Woodland guardians receive long service awards after 90 years of work

Peter Hooks, left, and Roy Clarke, right, collect their long service awards from Royal Forestry Society president Nick Halsey, centre Peter Hooks, left, and Roy Clarke, right, collect their long service awards from Royal Forestry Society president Nick Halsey, centre

Wednesday, October 17, 2012
12:37 PM

Two foresters who have spent more than 90 years between them ensuring the health and future of woodlands at the Lexham Hall Estate near Swaffham have received long service awards.

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Roy Clarke, 66, from East Lexham, joined the estate staff straight from school 51 years ago, following in the footsteps of his father, a farmworker on the estate. His first job was as a forestry worker but he has been head forester since 1980.

His colleague Peter Hooks, 56, from Litcham, also started work with the estate straight from school just over a decade later and has worked as under-forester.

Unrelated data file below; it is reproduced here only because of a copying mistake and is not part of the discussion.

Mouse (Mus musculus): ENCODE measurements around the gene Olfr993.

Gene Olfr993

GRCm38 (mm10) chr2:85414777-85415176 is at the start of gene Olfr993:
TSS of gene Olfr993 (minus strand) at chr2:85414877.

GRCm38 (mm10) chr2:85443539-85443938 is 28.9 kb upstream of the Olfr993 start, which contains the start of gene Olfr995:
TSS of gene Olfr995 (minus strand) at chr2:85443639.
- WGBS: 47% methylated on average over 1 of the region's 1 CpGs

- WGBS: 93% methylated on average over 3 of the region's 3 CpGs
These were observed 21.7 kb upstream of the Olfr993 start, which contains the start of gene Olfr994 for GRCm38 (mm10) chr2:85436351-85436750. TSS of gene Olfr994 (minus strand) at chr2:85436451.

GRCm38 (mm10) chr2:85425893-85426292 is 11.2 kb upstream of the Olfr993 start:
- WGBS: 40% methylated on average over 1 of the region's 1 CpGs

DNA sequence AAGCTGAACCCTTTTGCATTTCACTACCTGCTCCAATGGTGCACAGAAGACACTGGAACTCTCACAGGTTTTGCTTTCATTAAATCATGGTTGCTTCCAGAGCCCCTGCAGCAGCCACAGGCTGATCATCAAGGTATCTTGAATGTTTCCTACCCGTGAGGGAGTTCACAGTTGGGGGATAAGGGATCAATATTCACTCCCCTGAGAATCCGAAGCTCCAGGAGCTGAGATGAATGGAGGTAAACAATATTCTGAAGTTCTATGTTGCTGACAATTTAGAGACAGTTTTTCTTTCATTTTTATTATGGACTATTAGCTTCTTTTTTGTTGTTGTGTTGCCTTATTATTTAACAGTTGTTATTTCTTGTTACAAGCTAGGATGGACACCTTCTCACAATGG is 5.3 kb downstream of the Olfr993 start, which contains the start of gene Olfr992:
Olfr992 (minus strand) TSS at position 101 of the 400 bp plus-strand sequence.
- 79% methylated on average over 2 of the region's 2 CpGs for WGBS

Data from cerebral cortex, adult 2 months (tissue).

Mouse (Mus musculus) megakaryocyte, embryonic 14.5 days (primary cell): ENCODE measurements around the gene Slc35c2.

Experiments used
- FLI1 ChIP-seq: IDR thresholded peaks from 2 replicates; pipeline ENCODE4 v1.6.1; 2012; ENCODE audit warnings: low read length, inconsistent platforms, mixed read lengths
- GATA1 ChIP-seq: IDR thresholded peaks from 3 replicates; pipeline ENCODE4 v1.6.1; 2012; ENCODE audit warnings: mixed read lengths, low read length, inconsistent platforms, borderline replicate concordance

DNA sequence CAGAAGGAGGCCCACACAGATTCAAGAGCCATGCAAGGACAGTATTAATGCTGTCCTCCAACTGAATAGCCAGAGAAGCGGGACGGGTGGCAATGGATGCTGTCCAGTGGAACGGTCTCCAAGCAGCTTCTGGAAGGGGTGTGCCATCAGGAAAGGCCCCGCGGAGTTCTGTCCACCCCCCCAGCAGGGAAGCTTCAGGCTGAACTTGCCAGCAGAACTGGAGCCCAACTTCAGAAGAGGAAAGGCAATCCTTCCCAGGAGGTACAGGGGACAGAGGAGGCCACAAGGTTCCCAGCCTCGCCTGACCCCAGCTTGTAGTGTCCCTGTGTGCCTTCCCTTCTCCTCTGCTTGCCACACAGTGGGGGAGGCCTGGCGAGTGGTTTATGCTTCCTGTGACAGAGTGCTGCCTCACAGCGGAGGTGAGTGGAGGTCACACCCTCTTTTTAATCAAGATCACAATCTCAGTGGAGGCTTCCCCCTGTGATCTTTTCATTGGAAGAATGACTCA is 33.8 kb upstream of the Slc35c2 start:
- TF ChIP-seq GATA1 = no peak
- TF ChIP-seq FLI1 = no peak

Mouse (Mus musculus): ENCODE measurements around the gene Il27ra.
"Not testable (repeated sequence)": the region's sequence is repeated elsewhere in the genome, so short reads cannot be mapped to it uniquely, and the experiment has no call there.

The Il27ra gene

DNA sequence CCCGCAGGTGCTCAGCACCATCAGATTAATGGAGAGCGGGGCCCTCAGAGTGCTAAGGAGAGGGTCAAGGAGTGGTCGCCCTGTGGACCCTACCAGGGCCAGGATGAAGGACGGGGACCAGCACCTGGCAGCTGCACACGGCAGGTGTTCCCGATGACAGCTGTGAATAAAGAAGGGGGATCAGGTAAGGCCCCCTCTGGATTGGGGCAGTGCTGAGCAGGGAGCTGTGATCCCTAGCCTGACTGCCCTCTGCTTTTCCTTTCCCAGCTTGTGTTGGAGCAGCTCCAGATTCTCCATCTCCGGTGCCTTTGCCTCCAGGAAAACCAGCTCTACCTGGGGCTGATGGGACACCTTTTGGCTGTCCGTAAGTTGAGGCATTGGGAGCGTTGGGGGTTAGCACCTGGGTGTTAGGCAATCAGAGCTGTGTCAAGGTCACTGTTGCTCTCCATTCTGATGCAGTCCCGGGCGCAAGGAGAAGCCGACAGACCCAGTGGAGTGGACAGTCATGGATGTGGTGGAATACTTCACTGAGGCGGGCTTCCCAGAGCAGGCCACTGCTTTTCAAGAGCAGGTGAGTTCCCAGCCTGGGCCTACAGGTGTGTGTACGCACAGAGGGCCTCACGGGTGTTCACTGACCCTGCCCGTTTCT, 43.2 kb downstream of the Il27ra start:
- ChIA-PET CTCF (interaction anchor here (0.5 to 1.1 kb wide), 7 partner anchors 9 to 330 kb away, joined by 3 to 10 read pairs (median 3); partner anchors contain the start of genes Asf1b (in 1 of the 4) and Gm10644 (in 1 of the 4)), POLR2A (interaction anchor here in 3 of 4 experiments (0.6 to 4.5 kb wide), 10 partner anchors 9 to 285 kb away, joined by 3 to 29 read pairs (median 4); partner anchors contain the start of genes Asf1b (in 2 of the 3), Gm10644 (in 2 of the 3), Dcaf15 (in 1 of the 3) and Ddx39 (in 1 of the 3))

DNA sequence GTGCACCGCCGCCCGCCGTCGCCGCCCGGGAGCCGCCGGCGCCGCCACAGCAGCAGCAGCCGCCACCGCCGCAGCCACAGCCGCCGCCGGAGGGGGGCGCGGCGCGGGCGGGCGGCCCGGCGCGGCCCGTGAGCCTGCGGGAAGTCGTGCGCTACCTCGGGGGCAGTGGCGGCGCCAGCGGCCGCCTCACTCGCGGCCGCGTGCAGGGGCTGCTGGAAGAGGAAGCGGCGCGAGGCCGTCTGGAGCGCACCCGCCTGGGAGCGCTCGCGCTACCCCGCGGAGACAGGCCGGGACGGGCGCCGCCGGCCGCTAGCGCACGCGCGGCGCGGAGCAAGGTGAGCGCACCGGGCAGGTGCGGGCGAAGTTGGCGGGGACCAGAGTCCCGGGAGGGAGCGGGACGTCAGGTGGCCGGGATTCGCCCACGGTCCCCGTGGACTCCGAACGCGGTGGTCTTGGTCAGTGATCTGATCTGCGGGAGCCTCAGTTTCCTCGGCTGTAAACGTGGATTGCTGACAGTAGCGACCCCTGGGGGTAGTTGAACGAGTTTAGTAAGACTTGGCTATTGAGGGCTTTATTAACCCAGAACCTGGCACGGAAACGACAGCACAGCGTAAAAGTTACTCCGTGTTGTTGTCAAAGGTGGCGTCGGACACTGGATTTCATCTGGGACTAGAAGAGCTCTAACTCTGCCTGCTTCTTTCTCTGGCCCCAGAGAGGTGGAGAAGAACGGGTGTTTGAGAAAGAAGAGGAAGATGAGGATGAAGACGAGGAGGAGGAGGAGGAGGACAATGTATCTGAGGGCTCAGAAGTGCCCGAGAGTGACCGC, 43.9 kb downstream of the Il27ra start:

Lexham Hall’s Neil Foster said: “Post-second world war the focus has been on the re-generation of the badly damaged woodlands where no significant planting had been done for 200 years and which had been ravaged by gales and timber requisition for the war effort.”

Royal Forestry Society president Nicholas Halsey said: “The work that Roy and Peter have put in over the past 50 and 40 years respectively will ensure the estate’s woodlands have been revitalised and will continue to thrive for many generations to come, enhancing the local landscape and biodiversity as well as ensuring a supply of timber and wood fuel.”

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